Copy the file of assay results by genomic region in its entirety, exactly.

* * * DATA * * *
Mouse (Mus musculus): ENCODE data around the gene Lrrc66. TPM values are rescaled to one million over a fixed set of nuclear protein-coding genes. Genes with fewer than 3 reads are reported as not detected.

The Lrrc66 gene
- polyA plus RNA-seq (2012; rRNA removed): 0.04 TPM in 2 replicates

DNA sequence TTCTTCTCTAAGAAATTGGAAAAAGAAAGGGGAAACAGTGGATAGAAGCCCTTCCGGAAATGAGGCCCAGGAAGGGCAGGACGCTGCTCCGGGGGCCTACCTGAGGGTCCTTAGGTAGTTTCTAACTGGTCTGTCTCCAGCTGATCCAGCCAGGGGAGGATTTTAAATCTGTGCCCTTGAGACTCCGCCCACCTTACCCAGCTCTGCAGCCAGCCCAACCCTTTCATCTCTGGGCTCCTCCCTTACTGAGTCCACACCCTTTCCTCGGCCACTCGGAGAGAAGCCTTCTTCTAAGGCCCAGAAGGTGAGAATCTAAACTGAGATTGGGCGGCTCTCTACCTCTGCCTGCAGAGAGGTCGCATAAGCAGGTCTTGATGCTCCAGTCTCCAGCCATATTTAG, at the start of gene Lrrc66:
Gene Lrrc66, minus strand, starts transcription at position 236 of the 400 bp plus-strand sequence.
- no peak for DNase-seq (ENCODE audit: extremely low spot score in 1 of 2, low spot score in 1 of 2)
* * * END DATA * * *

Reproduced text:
Mouse (Mus musculus): ENCODE data around the gene Lrrc66. TPM values are rescaled to one million over a fixed set of nuclear protein-coding genes. Genes with fewer than 3 reads are reported as not detected.

The Lrrc66 gene
- polyA plus RNA-seq (2012; rRNA removed): 0.04 TPM in 2 replicates

DNA sequence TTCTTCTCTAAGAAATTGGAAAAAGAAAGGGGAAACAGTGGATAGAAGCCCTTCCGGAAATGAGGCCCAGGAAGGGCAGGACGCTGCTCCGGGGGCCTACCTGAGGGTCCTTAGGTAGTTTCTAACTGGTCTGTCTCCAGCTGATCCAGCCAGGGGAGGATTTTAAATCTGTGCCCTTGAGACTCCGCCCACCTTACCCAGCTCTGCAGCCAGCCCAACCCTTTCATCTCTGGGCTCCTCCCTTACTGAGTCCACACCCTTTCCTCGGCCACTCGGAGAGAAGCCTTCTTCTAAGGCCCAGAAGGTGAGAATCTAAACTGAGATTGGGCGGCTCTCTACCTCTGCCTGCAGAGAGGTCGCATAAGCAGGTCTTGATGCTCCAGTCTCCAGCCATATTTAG, at the start of gene Lrrc66:
Gene Lrrc66, minus strand, starts transcription at position 236 of the 400 bp plus-strand sequence.
- no peak for DNase-seq (ENCODE audit: extremely low spot score in 1 of 2, low spot score in 1 of 2)